3. The government may not honor our contracts with indigenous communities and hand over a restored site to a multi-national firm to manage, which is how it is traditionally done in Africa.
Despite the challenges and limitations, she remains optimistic. “We are eradicating poverty and preserving the history of mankind. But more important, we are leveling the inequality in the world.”
Vince Molinari of our sponsor Eclat Impact, shares her enthusiasm. “I believe affluent travelers will be eager to participate in transformative tourism as it is catalyzing on many levels. There will be many wealthy diaspora members who will be eager to explore their heritage while having an impact aspect of their travel.”
He notes, too, that cross-border travel improves international relations. “The data is clear that nations that have travel and tourism between them have low to no level of conflict.”
“Transformative Tourism can be the low hanging fruit that readily job creates, adds to GDP and moves the impact needle toward creating systemic change and opportunity for global youth,” he concludes.
On Thursday, September 29, 2016 at 1:00 Eastern, Sana will join me here for a live discussion about Transformative Tourism and your opportunity to travel with her to change the world. Tune in here then to watch the interview live. Post questions in the comments below or tweet questions before the interview to @devindthorpe.
More about Transformative Tourism
Transformative Tourism is a new conservation organization devoted exclusively to private sector solutions for protection and preservation of some of the world’s most significant yet abandoned UNESCO World Heritage sites in Africa; we purposively use low-volume, high-end tourism as a sustainable, long-road revenue tool to pay for the initiatives. Our profits swarm locals with what they need to manage and operate revived sites as well as competitive SME clusters around them (think art gallery, boutique hotel, coffee lounge). Everything about our work is designed so that by 2030 local businesses in or around World Heritage sites thrive out of poverty with paradigm links, not to each other, but to those with serious purchasing power.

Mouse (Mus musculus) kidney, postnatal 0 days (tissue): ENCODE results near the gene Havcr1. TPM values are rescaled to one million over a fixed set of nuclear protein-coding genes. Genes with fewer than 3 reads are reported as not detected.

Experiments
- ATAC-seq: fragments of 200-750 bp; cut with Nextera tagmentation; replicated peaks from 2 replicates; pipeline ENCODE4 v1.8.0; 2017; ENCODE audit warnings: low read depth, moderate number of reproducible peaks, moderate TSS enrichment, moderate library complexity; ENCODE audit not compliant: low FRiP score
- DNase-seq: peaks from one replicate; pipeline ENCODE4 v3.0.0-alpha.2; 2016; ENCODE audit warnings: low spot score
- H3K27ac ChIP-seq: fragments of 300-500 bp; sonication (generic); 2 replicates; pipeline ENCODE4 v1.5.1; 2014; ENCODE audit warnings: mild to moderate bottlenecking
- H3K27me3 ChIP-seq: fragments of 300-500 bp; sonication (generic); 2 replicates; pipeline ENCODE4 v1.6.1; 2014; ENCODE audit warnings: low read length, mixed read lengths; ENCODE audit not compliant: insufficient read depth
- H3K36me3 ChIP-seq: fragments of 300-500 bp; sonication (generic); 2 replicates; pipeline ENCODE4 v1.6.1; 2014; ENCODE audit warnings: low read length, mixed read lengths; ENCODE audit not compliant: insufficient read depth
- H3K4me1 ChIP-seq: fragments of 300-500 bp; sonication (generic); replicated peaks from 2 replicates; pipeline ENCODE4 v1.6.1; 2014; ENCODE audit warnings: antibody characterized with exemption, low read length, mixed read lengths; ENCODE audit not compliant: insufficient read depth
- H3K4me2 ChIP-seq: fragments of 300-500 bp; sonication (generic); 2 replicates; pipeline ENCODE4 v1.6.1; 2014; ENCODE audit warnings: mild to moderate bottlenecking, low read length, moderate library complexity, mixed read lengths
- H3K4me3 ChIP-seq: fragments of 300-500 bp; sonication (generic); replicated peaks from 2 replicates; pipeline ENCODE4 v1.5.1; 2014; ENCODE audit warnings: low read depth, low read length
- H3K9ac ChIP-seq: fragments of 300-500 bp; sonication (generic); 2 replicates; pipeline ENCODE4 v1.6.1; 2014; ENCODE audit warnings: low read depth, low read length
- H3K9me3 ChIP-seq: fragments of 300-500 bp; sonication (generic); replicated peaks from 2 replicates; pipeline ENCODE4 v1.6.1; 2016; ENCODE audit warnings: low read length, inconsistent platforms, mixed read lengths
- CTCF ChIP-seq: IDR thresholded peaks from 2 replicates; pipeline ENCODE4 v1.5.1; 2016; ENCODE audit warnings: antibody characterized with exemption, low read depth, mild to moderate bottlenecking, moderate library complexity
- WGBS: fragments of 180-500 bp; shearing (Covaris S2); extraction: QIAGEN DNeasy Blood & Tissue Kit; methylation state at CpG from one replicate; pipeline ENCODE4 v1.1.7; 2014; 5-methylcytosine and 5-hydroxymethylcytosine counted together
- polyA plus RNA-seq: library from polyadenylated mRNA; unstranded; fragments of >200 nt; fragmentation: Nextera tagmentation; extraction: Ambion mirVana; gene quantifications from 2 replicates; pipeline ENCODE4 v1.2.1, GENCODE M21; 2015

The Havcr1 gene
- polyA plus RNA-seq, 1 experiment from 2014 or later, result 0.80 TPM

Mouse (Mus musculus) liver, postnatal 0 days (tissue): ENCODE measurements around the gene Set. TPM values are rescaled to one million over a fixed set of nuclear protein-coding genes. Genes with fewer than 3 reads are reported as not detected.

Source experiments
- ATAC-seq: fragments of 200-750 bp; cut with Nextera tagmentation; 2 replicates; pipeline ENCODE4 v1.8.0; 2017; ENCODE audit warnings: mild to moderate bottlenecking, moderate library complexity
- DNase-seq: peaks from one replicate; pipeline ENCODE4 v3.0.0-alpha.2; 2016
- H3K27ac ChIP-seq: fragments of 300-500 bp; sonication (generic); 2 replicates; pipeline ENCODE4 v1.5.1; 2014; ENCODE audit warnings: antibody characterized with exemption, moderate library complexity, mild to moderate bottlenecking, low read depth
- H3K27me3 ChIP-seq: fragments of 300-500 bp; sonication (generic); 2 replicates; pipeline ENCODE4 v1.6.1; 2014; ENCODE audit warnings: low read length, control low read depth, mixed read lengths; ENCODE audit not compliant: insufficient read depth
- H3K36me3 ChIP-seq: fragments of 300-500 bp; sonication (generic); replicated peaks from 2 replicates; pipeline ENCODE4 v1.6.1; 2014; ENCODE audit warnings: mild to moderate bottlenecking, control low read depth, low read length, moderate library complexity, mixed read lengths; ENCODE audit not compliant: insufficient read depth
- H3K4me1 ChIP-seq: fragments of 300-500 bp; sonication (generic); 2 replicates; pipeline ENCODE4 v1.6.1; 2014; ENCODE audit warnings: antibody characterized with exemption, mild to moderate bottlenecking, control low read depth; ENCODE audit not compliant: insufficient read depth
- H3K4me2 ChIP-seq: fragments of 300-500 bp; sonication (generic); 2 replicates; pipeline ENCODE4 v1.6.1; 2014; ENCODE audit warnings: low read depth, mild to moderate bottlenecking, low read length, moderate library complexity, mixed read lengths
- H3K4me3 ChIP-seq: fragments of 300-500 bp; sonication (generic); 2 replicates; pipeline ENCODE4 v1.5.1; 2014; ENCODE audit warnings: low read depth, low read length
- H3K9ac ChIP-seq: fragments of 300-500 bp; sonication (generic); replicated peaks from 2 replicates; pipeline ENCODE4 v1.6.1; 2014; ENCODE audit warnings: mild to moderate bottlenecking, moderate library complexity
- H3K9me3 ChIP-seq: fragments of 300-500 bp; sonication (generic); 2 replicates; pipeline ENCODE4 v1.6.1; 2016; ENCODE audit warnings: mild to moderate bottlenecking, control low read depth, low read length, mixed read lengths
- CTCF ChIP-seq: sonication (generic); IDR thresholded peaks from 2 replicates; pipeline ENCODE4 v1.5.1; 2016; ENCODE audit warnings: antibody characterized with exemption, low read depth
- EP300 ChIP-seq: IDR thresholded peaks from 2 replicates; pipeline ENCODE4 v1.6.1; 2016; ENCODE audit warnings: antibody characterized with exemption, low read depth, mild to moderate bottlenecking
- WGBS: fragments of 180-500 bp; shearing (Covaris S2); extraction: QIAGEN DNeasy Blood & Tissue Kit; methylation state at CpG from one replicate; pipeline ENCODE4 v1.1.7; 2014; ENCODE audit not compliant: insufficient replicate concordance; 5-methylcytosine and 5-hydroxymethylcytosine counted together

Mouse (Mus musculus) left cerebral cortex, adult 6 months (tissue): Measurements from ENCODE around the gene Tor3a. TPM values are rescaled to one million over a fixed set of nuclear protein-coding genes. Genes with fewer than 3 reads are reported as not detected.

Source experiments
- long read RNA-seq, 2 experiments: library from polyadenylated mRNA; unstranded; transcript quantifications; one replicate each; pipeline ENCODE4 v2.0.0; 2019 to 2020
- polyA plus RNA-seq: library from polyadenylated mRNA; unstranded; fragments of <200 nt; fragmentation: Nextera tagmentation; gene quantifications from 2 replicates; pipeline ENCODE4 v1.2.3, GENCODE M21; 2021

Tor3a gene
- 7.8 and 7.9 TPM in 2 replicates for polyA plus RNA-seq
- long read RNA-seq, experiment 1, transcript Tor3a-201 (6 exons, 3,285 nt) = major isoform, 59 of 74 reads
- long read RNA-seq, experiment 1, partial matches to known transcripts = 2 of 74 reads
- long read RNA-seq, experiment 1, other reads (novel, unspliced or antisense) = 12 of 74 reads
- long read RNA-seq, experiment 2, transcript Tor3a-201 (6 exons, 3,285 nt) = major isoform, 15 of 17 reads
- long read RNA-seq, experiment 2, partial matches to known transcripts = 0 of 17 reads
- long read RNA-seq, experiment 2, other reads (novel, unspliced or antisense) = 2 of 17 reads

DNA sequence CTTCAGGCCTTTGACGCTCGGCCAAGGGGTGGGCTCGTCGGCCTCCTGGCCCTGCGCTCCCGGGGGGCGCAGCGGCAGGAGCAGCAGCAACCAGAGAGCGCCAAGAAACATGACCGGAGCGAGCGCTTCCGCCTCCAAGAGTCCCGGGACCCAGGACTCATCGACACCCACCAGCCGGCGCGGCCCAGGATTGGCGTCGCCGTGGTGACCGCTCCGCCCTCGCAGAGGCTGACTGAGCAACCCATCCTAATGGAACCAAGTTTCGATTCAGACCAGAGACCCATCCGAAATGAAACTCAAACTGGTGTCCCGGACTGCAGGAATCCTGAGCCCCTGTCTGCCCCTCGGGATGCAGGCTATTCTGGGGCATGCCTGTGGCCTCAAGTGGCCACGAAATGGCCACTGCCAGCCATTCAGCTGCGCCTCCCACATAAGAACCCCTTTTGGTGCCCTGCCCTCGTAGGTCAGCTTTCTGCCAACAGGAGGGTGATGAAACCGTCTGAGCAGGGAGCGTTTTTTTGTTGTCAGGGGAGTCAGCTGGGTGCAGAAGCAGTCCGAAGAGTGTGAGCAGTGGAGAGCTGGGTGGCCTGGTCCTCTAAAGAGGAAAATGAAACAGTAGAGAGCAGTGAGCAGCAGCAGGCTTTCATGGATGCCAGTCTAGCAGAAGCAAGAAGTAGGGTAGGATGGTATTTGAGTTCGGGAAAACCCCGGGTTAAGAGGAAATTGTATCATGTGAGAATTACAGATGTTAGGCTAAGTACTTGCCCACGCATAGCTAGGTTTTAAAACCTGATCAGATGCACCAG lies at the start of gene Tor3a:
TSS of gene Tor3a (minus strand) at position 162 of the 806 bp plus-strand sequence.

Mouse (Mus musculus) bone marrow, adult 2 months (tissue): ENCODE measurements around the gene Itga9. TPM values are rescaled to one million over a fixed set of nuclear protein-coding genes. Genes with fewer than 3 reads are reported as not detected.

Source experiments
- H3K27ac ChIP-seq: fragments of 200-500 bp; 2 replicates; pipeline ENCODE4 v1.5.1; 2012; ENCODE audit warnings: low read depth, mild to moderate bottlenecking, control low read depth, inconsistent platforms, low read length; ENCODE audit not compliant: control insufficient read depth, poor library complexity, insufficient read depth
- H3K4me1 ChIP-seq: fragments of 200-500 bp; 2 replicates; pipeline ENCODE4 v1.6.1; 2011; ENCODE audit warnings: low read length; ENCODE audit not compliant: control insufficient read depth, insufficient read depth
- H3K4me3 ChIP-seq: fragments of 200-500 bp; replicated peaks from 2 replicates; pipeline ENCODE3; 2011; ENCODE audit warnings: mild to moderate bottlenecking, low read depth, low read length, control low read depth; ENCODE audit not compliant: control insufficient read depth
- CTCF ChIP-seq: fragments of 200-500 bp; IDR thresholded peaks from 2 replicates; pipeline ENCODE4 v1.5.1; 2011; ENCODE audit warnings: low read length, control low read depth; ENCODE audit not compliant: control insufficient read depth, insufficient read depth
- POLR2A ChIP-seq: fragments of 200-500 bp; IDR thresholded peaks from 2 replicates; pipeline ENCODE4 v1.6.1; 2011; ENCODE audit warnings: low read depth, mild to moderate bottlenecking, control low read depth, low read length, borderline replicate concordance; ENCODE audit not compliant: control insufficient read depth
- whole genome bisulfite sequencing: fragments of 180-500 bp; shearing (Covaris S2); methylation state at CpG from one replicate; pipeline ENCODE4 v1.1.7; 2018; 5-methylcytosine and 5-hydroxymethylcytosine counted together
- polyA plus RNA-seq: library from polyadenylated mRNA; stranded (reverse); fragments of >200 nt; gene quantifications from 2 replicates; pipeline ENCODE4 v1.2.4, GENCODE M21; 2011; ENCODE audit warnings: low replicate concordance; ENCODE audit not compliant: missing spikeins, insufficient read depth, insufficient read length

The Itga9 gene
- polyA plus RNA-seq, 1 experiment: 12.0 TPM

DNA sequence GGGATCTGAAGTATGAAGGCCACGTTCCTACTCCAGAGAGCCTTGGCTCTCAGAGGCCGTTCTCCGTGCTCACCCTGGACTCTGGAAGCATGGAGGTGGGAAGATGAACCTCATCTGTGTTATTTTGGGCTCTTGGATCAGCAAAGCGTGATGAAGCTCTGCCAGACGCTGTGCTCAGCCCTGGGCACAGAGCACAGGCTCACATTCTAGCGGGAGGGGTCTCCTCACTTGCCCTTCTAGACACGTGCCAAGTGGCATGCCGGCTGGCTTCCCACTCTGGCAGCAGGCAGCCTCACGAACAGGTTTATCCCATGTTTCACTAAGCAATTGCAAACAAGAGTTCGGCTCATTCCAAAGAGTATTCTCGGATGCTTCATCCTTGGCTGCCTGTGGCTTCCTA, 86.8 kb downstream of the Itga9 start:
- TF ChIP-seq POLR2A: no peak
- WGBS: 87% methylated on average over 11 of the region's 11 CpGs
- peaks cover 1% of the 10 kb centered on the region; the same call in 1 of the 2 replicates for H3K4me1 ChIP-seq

Before Transformative Tourism, Sana was a luxury travel writer for Newsweek UK. For more than a decade, she crisscrossed the globe advising millions on the world’s best 5-star hotels and spas. She is a frequent United Nations World Tourism Organization speaker and adviser, encouraging tourism ministers in developing countries to focus on infrastructure that drives economic retention and local sustainable development solutions for eradicating poverty. Sana participated in the inaugural Clinton Global Initiative Middle East & Africa in 2015 and is an Unreasonable Institute Lab Fellow, the same year. But her claim to fame was as a tv writer for the last season of Star Trek Enterprise. She has a BSBA from Georgetown University and a MS from Columbia University.
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Devin is a journalist, author and corporate social responsibility speaker who calls himself a champion of social good. With a goal to help solve some of the world’s biggest problems by 2045, he focuses on telling the stories of those who are leading the way! Learn more at DevinThorpe.com!